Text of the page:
October 28th, 2009

Word of the Day

I am a “word-a-day” addict. I don’t have a word of the day calendar on my desk, but I subscribe to two word a day email services and I keep links to several others. I gave up on expanding my vocabulary when I hit the half-century mark. That was ten years ago. I decided then that if I did not know enough words yet, I had better find the cashier and leave the casino, perhaps because I live in fear of the day that my language processing stack overwrites my control registers. As a computer scientist I know this could happen and the havoc that could ensue.

I know a lot of words. I’ve have been lucky, or foolish, enough to have studied many different subjects in the sixty years I have had the pleasure of dwelling on this green and glorious earth. I’ve been dumb kid, a farmer, a mathematician, an anthropologist, a sinologist, a carpenter, and a computer engineer, roughly in that order. It has been a string of exposures to different concepts, modes of thought, ways of describing things, and faces put to the world, and each one required new vocabulary words. And I passed PhD level examinations in German, Modern Chinese, Classical Chinese and French. Consequently, somewhere deep in the language centers of my brain, many words are stored. Enough to threaten a whole range of touchy control registers leading to all manner of mayhem.

Given this wealth of words, why the obsession with “word-a-day”? Depth is the answer. I don’t look for new words, but I crave better understanding of the words I already know. Here is a collection of links to word-a-day sites.

http://wordsmith.org/words/today.html

The Word A Day site. This site celebrates the English language with words that are not necessarily rare or challenging, but always interesting. The words are organized into weekly themes, and reflect the wide ranging tastes of the site master, Anu Garg, whom I have never met, but revere as a fellow computer professional and lover of language.

http://www.merriam-webster.com/cgi-bin/mwwod.pl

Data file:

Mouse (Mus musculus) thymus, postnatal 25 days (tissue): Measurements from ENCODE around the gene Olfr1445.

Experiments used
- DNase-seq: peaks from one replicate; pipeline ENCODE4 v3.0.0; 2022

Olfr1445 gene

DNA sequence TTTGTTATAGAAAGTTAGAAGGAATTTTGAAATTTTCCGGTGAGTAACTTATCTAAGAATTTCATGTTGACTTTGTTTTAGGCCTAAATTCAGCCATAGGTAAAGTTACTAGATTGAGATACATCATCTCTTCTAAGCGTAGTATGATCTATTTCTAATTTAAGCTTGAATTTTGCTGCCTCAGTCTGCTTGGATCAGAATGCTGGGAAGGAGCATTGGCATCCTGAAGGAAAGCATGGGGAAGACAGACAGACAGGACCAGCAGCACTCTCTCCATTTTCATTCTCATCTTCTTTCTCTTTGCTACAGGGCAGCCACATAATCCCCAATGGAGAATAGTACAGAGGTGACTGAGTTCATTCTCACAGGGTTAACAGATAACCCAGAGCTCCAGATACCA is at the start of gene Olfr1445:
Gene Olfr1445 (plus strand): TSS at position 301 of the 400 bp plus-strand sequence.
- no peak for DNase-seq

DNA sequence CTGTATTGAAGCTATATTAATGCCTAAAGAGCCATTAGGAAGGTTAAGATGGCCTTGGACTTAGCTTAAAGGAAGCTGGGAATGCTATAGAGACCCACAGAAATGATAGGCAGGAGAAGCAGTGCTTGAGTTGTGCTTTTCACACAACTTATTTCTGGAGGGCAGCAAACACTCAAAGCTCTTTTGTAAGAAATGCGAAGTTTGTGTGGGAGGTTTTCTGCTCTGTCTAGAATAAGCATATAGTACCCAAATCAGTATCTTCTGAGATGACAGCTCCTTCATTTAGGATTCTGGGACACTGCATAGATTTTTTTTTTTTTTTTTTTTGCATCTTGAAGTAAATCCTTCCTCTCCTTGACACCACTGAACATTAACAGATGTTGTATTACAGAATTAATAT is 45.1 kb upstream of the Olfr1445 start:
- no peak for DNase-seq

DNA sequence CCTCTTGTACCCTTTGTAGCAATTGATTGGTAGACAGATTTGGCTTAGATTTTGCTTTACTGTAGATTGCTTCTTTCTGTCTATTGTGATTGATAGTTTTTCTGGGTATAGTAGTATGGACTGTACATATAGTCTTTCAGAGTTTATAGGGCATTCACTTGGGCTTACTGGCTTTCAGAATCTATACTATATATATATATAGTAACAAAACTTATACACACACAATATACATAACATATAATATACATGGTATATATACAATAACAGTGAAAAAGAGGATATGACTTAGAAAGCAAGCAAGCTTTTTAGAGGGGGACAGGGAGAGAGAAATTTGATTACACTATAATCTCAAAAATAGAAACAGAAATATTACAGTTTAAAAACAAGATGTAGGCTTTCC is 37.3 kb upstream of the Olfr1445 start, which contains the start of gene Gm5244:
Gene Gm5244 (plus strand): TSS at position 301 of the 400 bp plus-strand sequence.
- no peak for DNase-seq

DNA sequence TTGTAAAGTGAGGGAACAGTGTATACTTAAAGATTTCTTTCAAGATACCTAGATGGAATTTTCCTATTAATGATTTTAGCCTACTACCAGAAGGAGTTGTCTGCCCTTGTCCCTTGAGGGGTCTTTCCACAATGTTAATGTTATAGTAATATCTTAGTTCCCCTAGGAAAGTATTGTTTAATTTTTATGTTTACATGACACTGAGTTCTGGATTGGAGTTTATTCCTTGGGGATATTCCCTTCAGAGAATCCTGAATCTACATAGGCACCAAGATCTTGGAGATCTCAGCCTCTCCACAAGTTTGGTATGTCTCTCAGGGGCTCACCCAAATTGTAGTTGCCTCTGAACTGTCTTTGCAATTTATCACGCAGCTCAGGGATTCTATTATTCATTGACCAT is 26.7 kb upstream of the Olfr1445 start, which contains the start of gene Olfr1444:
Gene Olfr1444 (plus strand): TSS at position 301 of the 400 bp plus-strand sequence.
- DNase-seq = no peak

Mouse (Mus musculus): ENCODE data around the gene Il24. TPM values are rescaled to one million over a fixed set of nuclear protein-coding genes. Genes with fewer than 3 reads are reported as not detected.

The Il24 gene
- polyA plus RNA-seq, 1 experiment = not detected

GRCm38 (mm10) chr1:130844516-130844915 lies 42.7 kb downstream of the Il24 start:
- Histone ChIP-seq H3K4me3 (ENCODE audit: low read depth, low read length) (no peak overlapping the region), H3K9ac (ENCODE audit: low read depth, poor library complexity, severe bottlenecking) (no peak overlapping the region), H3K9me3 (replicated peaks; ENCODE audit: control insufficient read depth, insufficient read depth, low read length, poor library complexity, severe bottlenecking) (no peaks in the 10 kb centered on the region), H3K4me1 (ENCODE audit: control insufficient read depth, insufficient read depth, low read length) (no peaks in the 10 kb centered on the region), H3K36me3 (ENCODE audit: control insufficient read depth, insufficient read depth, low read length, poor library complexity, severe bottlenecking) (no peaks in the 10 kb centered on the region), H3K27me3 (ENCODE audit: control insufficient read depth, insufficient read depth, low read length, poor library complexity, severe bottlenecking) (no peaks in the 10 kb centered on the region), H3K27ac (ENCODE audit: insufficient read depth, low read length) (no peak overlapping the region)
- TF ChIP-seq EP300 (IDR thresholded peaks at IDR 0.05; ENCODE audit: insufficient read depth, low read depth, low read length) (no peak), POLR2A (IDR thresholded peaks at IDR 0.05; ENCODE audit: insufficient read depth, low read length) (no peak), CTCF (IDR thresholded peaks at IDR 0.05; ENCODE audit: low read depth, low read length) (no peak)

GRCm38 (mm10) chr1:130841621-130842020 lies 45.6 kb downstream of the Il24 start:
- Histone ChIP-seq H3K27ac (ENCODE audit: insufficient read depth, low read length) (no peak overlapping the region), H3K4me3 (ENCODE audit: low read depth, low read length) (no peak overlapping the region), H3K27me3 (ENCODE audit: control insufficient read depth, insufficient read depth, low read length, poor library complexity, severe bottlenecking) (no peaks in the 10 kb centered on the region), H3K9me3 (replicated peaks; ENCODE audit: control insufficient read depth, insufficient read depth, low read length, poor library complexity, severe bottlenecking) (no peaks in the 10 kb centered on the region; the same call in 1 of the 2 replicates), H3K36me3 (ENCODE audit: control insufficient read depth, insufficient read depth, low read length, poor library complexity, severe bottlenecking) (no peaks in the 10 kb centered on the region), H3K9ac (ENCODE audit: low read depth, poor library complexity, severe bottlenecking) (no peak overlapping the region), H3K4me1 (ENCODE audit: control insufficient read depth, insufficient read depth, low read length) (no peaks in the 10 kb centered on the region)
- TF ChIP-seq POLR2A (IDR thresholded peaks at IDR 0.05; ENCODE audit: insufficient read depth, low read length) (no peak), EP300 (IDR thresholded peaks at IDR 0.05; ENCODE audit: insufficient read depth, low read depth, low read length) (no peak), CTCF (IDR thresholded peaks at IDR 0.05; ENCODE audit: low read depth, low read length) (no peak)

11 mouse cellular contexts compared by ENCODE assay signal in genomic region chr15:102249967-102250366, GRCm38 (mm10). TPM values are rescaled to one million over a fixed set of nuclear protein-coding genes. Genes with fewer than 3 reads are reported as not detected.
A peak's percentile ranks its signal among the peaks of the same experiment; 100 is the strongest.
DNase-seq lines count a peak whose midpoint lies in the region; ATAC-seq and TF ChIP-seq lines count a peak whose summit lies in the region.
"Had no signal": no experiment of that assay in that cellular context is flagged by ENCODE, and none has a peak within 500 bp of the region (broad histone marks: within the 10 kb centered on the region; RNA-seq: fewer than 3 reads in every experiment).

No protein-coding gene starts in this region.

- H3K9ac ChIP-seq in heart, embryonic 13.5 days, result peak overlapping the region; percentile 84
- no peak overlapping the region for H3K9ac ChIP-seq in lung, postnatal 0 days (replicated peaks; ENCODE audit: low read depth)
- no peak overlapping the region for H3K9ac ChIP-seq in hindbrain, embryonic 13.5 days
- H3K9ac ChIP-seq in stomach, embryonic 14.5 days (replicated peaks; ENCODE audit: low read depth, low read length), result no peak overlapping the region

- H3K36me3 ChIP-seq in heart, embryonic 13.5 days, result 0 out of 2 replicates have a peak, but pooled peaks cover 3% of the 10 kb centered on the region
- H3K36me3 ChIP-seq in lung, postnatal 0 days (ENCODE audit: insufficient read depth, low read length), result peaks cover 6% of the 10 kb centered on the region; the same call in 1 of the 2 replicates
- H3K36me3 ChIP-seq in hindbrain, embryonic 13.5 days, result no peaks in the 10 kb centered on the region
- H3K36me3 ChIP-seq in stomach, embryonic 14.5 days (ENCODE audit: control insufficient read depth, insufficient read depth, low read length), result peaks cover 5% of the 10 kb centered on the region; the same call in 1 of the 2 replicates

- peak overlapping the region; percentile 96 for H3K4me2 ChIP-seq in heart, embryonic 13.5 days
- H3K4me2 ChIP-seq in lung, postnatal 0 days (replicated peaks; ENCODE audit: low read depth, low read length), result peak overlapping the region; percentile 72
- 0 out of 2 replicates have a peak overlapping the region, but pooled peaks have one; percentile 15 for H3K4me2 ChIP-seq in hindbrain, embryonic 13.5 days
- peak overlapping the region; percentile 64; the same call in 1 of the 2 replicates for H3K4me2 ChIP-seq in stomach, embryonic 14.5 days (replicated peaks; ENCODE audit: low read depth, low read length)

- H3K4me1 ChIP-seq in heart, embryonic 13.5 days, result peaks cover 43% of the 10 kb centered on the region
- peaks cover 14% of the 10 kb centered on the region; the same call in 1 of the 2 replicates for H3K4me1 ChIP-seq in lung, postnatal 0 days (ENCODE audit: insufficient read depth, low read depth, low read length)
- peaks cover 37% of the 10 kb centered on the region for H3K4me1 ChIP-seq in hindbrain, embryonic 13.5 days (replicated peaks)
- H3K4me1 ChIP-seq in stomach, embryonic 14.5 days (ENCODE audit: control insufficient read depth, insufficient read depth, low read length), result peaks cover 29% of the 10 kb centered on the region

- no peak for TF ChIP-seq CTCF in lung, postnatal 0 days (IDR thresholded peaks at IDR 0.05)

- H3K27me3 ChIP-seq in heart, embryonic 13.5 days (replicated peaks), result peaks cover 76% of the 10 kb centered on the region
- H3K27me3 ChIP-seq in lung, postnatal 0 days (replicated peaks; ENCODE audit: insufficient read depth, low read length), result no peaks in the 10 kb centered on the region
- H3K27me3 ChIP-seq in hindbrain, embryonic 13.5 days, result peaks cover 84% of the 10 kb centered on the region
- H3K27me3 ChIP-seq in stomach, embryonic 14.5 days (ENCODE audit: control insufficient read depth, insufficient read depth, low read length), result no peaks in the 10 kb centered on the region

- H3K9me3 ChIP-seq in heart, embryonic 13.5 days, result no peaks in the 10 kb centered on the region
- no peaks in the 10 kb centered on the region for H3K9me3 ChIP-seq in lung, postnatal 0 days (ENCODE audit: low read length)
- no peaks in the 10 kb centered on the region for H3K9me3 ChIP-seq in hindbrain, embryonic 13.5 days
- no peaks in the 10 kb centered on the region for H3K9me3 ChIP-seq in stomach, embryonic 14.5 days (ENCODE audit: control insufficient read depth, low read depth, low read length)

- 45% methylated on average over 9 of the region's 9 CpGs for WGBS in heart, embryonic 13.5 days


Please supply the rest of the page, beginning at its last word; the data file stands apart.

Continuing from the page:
A daily word from the venerable American dictionary publishing house that took heat in the early sixties for describing American English as it is used rather than prescribing ideal usage. This decision dismayed those who had deified “Webster’s” as an ultimate moral authority.  The “Did You Know?” sections are a treat for word lovers because the M-W dictionary authors occasionally reveal etymological detail unavailable elsewhere.

http://www.oed.com/cgi/display/wotd

The word of the day from the Oxford English Dictionary is the heavy weight from the definitive historical dictionary of the English language. Of the words of the day, this one I either skip or study at length. Nothing in between. Unparalleled history and depth for word lovers.

http://www.wordcentral.com/buzzword/buzzword.php

The Daily Buzzword is Merriam-Webster’s word a day for eleven to fourteen year olds. Surprisingly, I find this is a very practical site. A working writer has to be cautious when using unfamiliar words. You can easily put off readers by using words they are not familiar with. Rare words become the center of attention and you will be called on the slightest error in their use. The Daily Buzzwords are reminders of good solid words that I want to be the mainstay of my working vocabulary. The Daily Buzzword authors’ word choices are surprisingly useful to a writer for adults. The other word of the day sites are entertainment. This one is for serious work.

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